1. Juan

    Since post-1973 real global GDP has remained weak v. the 4.9 percent average for 1950-73, the more correct term might be ‘The Great Stagnation’, though that has certainly not been the case for the become stretched-too-far financial sphere.

    See, e.g., Angus Maddison’s OECD work.

  2. doc

    I had been wanting to go back to a post I made here under Bank hearing charade to look up a phrase they used;

    Lombard credit

    http://en.wikipedia.org/wiki/Lombard_credit

    Lombard credit is the granting of credit by banks against pledged items, mostly in the form of securities or life insurance policies. The pledged items must be readily sellable. Lending is via central banks, in particular the securities ‘eligible for collateral’ which are registered on lists; as a general rule, the Lombard rate (interest rate) is more or less one per cent above discount rate.

    Thanks to the work of several bright and influential economists, the Federal Reserve Board of the United States switched to a so-called “Lombard Facility,” in which the Discount Rate is actually higher than the targeted Fed Funds Rate, thus creating an economic incentive for banks to look elsewhere before asking to borrow from the Fed.

  3. Anonymous

    Recession is here and now, regional statisticians say

    http://www.pressofatlanticcity.com/106/story/125237.html

    ECRI, based in New York, made the recession call last week, based on its analysis of economic drivers such as housing, consumer and investor confidence, profits, inventory cycles and various aspects of money and credit.
    But didn’t Ben Bernanke, the Federal Reserve chairman, just say a few days ago that a recession was only possible?
    “Everybody and your mother knows it’s a recession, except for President Bush and Bernanke,” said Lakshman Achuthan, managing director of ECRI. “They know in private, but it’s their role to be cheerleaders for the economy.”

    ECRI’s leading indicator index is widely considered to be the most reliable forecasting gauge. The independent institute was founded by Geoffrey Moore, who developed the first index of leading economic indictors in 1967.
    Achuthan said shocks such as high oil prices and the housing collapse help bring about a recession, but when it begins will be decided by business-cycle drivers.

    This recession probably could have been avoided if the Federal Reserve had begun reducing interest rates when the drivers started to plunge in the fall, Achuthan said.
    “Flatly, the policymakers across the board missed a golden opportunity to avert a recession,” he said.

  4. Anonymous

    Federal Reserve Bank of New York President Timothy Geithner had difficulty explaining how BlackRock would be paid.

    “We have not yet completed our negotiations on the fee,” he said. “It will be a commercially reasonable fee. We will be very careful in setting it.”

    Sen. Jon Tester, D-Mont., asked Mr. Geithner, “Is that typical of how things are done — make agreements and set fees later?” He responded, “Almost nothing is typical about the arrangement we reached.”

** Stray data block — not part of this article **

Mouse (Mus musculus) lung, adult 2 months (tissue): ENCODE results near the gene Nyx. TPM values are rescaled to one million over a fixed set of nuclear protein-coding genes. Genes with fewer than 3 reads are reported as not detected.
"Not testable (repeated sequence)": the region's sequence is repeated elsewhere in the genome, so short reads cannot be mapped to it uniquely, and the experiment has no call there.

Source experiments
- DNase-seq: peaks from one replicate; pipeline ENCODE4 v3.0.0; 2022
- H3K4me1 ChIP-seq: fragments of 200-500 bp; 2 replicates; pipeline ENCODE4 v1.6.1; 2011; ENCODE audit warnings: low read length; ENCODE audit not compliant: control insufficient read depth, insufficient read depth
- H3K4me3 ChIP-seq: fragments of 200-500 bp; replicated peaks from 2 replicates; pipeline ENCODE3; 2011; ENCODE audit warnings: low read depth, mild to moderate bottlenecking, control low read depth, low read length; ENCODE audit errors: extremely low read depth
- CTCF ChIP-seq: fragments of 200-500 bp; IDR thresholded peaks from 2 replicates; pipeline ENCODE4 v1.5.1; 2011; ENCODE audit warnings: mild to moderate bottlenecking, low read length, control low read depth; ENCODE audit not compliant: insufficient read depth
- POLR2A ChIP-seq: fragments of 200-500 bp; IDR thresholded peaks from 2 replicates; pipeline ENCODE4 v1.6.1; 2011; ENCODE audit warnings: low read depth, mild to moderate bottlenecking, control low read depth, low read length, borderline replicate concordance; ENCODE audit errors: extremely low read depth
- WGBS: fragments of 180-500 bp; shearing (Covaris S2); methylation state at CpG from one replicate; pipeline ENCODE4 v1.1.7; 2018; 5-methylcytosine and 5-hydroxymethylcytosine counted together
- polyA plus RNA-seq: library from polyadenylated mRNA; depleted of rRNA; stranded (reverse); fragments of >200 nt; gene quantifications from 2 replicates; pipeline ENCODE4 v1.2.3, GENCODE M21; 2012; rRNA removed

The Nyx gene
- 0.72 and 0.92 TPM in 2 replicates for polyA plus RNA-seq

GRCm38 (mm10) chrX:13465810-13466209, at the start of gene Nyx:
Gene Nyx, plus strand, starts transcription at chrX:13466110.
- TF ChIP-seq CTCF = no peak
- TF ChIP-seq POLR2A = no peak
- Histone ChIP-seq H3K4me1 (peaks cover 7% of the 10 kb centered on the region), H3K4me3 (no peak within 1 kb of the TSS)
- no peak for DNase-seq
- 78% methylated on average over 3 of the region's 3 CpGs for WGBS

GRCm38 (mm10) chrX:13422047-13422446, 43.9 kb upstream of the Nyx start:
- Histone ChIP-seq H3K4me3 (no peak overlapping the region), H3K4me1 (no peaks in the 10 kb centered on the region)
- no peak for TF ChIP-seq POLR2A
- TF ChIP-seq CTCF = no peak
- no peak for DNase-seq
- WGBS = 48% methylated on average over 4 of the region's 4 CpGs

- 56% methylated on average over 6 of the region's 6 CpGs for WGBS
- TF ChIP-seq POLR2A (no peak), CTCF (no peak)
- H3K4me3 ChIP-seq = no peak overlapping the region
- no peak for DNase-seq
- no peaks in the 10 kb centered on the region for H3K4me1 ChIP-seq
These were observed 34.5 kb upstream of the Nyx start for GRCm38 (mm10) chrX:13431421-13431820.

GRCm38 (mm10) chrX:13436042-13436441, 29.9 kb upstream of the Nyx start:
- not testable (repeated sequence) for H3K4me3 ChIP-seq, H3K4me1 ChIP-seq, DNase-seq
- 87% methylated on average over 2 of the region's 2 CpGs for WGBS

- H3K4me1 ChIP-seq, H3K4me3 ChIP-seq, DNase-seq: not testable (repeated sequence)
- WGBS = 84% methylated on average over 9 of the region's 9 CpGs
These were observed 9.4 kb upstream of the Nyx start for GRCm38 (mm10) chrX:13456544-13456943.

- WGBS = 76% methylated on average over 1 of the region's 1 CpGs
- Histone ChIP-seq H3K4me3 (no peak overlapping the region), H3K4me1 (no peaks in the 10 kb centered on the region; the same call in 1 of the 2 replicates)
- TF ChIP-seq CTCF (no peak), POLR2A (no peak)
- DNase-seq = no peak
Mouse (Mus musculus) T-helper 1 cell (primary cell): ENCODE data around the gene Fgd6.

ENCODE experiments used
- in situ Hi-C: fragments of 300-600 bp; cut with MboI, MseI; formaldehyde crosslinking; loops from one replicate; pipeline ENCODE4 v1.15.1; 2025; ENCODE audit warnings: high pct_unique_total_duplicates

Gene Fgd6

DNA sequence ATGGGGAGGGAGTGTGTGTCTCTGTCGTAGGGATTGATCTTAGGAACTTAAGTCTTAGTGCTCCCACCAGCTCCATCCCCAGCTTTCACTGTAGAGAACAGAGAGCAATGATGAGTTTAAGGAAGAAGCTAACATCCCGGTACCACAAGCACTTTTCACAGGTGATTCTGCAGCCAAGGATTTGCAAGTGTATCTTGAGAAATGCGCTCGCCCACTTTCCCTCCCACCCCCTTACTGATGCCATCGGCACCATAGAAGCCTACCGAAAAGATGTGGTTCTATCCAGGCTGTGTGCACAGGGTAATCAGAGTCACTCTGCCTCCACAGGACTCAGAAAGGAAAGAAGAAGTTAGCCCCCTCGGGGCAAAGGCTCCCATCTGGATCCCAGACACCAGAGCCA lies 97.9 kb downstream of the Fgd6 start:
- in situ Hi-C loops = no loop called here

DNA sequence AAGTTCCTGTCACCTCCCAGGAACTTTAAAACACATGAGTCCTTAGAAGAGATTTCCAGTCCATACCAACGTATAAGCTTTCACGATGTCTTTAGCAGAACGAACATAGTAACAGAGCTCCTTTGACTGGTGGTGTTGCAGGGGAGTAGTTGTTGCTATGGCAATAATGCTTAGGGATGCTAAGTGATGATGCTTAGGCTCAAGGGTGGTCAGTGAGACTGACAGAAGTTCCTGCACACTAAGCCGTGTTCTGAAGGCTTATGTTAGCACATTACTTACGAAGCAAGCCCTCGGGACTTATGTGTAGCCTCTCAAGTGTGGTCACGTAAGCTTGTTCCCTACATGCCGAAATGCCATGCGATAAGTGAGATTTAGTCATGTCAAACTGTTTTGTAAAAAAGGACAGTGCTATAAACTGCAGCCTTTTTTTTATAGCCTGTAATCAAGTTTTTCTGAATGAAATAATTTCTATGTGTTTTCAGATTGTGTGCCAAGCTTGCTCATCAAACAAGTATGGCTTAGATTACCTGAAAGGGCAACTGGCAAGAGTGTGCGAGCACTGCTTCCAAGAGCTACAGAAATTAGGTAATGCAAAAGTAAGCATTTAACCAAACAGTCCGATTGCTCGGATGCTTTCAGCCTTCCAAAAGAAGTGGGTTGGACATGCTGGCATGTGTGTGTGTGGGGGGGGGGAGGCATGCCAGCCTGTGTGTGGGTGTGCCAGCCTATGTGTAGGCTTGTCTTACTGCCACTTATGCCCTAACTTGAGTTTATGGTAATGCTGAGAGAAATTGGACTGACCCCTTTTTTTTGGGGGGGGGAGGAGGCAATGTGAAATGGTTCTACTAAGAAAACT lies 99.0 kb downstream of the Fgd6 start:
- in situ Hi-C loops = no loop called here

Senate Banking Chairman Chris Dodd asked Mr. Geithner how the value of the assets has changed since the original appraisal March 14. Mr. Geithner did not answer, but he said the senator’s staff could “confidentially review that collateral,” and he pledged to provide quarterly reports so Congress can track how the assets perform over time.

  5. Richard Kline

    I read Palley’s piece, and I agree fully with his appraisal of the situation. In reading Thoma’s postulated addendas to this point, though, I found myself unconvinced or disagreeing with all of them.

    The ‘Semi-good Moderation’ is a phenomenon really seen only in the US of A, in line with the remarks posted above that from a global perspective one could as well speak of a Great Stagnation. The 90s in Europe? Not included. 80s in Latin America? Japan? SE Asia? If Americans don’t suffer, it doesn’t count I guess.

    There is the further problem that in my view as someone who has studied long term social trajectories, macro economic cycles, and yes Kondratiev waves among much else that twenty years is simply an insufficient duration to assess any large-scale phenomena. I wouldn’t even pipe up a postulate for less than sixty years duration examining anything. And moreover, one should at least _double_ the length of the duration one wants to study plus and minus the intended period, because this is the only way to isolate trends coming into the period and changes coming out of it. So to get a look at ‘the last twenty years’ one couldn’t even get started without taking the time period, oh, 1914-present. But let’s leave that on the side for the moment.

    Supposing that we have had a ‘moderation,’ why? Two causes stand out prominently for me. Innovation booms are a highly cyclical phenomena; there is much research on this. What is not understood is that they occur regionally/nationally, not ‘globally.’ The US had such a boom; it coincided with the 90s. This was the major reason that productivity greatly improved over that time. Some technologies were harnessed, and some real increases in wealth achieved. Since cyclical, innovation booms end; ours has. Here’s the bad news: we not only spent every nickle of accrued wealth we acquired over that span on speculation and gewgaws, we borrowed against those gains from the rest of the world and now _owe_ money after the most productive duration we’ll see during most of the rest of our lifetimes. Bummer, I know; that’s what I thought as I watch us do it.